vide funds for the flood indemnity program, conduct the studies in the pilot areas and gram on an experimental basis in designated

the Federal Flood Indemnity Administration an analysis of these studies would be carried pilot areas. There is hereby authorized to

was abolished and a final report on its activi- on in cooperation with the corps, the Geobe appropriated such sums as are necessary

ties was transmitted to the Congress by the logical Survey, and the Weather Bureau. to carry out the purposes of this Act.

President on July 28, 1958 (H. Doc. 426, 85th Both the TVA and the Corps of Engineers

Cong.). A copy of this report was printed have developed programs of assistance and Mr. MANSFIELD. Mr. President, I as a part of the committee's hearings on information in the field of flood plain zonask unanimous consent to have printed S. 3066, 87th Congress.

ing. We would look to these agencies for

advice on problems that relate to zoning. the comma and "but not later than Janu- Whereas the Outdoor Recreation Resources We would also consult with the Council of ary 31, 1965”, and in line 17, after the Review Commission has indicated that sightState Governments, which, for many years, word “exceed”, to strike out “$50,000” has expressed keen interest in flood plain

one outdoor recreational activity: Therefore zoning and flood insurance. Representatives and insert "$20,000”; so as to make the

be it of the insurance industry who we under resolution read:

Mr. MANSFIELD. Mr. President, I stand were most cooperative in the plan

S. RES. 217 ning of the flood indemnity program under

ask unanimous consent to have printed

[Rept. No. 635] the Federal Flood Insurance Act of 1956

Resolved, that the Committee on Public in the RECORD an excerpt from the report would be consulted with reference to the Works, or any duly authorized subcommittee

(No. 635) explaining the purposes of studies on the feasibility of flood insurance

thereof, is authorized under sections 134 (a) the resolution. programs."

and 136 of the Legislative Reorganization There being no objection, the excerpt On May 31, 1962, the President issued a

Act of 1946, as amended, and in accordance was ordered to be printed in the RECORD, statement expressing his support for the bill

with its jurisdiction specified by rule XXV and indicating that a supplemental request

as follows: of the Standing Rules of the Senate, to make for appropriations of approximately one-half a detailed study and investigation concern

The proposed resolution would authorize million dollars to finance the study would be

a Public Works Committee study of the poing the role that the development and estabsubmitted at the appropriate time. lishment of a national system of scenic high

tentialities and feasibility of a national Since s. 2032 only authorizes appropriaways could play in the Nation's recreation

scenic roads system with consideration of tions, the committee expected that any approgram. Such study and investigation shall

design criteria, alternative methods of fundpropriate further details with respect to the include, but not be limited to: (1) an an

ing, the extent of local and State participaproposed study, and a detailed justification alysis of the functions of such a system, (2)

tion, the level of present state planning, as of every aspect of it, would be presented to

well as other aspects. the design criteria to be utilized, (3) the the Appropriations Committees. methods of financing the necessary con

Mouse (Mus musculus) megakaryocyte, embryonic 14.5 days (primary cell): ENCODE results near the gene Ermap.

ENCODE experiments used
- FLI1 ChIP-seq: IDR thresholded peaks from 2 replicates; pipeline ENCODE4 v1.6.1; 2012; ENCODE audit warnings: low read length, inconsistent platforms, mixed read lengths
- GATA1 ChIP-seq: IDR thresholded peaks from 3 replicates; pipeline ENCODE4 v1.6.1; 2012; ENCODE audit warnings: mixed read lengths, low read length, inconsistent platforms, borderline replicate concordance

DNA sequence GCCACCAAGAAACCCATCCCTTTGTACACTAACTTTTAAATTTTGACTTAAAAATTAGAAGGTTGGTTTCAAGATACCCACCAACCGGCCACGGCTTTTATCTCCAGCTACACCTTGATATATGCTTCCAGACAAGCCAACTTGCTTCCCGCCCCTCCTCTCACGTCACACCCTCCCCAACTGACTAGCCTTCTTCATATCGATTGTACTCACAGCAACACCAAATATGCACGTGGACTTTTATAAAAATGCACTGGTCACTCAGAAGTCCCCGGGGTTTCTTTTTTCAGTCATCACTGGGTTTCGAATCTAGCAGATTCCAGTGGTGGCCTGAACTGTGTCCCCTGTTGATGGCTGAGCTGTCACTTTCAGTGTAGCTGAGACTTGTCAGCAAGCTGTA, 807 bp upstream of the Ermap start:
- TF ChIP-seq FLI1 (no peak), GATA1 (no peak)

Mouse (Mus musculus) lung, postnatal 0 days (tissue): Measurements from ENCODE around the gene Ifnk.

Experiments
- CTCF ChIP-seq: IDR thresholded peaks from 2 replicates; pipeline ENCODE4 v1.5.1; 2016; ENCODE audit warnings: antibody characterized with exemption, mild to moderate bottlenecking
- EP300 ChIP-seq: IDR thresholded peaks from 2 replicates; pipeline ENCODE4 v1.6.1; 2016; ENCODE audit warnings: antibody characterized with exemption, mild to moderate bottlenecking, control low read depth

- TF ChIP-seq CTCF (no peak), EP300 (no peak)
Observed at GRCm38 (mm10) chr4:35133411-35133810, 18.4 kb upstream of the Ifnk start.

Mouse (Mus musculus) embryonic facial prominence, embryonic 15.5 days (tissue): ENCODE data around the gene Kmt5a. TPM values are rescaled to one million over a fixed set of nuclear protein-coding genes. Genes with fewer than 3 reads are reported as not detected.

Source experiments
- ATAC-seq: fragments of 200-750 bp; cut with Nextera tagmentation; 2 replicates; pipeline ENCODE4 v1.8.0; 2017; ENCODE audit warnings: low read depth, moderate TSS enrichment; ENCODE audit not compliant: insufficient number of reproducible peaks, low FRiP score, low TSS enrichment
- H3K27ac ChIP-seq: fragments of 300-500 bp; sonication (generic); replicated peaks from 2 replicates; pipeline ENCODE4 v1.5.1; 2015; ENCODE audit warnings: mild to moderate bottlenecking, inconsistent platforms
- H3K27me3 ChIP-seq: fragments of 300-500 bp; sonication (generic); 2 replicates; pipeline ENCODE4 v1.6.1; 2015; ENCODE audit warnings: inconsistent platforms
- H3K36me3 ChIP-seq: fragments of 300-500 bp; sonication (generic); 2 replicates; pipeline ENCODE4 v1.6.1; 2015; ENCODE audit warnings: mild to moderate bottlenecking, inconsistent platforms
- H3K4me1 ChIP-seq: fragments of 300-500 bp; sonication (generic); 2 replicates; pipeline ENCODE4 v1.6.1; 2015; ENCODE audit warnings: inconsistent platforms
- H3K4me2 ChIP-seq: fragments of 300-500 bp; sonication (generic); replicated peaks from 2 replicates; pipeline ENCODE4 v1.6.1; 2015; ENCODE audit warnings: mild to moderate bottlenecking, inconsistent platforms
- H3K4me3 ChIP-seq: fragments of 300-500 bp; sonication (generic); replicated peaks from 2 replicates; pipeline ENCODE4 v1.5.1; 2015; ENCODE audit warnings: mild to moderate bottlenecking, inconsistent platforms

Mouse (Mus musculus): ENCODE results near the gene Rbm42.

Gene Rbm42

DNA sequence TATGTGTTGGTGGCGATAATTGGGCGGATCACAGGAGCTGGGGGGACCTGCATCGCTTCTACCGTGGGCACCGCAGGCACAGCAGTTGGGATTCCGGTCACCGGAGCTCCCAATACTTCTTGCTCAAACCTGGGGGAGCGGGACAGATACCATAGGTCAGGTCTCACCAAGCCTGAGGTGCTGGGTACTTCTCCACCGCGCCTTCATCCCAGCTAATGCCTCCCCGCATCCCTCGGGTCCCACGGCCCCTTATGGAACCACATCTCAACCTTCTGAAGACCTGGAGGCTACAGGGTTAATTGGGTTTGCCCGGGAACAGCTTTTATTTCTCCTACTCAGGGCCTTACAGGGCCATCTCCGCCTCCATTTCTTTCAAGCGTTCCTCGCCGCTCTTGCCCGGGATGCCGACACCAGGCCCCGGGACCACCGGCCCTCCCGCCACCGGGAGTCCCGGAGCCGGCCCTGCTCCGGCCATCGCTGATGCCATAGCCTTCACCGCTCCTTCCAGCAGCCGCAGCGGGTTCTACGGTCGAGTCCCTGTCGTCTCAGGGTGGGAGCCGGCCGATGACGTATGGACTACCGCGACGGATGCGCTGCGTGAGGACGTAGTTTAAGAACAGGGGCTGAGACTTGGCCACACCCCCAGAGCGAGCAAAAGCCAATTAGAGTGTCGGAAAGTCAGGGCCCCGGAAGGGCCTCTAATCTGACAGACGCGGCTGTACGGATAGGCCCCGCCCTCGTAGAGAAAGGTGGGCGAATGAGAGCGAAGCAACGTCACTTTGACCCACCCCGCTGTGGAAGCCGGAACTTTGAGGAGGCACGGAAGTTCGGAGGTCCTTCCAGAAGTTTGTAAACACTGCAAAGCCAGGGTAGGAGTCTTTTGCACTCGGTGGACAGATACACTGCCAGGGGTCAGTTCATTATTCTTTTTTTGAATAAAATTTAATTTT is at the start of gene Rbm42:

The Interstate System is showing good “[S. 2032, 88th Cong., 1st sess.) struction, (4) the status of existing State

progress toward resolving the transportation

problems between our major population "A bill to authorize a study of methods of plans for scenic highway systems, (5) the

nature and extent of Federal, State,


centers. But with the continuation of the helping to provide financial assistance to victims of future flood disasters local participation and responsibility, and

long-term population trend to the large (6) recommendations for Federal, State, and

metropolitan areas there is a growing need Be it enacted by the Senate and House local action.

to provide access of urban dwellers to scenic of Representatives of the United States of

SEC. 2. For the purposes of this resolu

and outdoor recreation areas. America in Congress assembled, That the tion the committee, from the date on which

The Outdoor Recreation Resources Review Housing and Home Finance Administrator this resolution is agreed to through Janu

Commission recently reported that the most shall undertake an immediate study of alterary 31, 1964, is authorized (1) to make such

popular form of recreation (20.7 percent) is native programs which could be established

expenditures as it deems advisable; (2) to driving. Thus the drive through the counto help provide financial assistance to those employ upon a temporary basis technical,

tryside is the first priority for those who suffering property losses in flood disasters, clerical, and other assistants and consul

seek outdoor recreation, including alternative methods of Federal flood insurance, as well as the existing flood thorized to select one person for appointtants: Provided, That the minority is au

However, less sedentary pursuits have in

recent years shown a marked increase. insurance program, and shall report his find- ment, and the person selected shall be ap

While population increased 19 percent from ings and recommendations to the President pointed and his compensation shall be so

1952 to 1962, recreation visits to the national for submission to the Congress not later fixed that his gross rate shall not be less by

forests during the same period increased than nine months after the enactment of more than $1,600 than the highest gross rate

240 percent, from 33 million in 1952 to 113 this Act or the appropriation of funds for paid to any other employee; and (3) with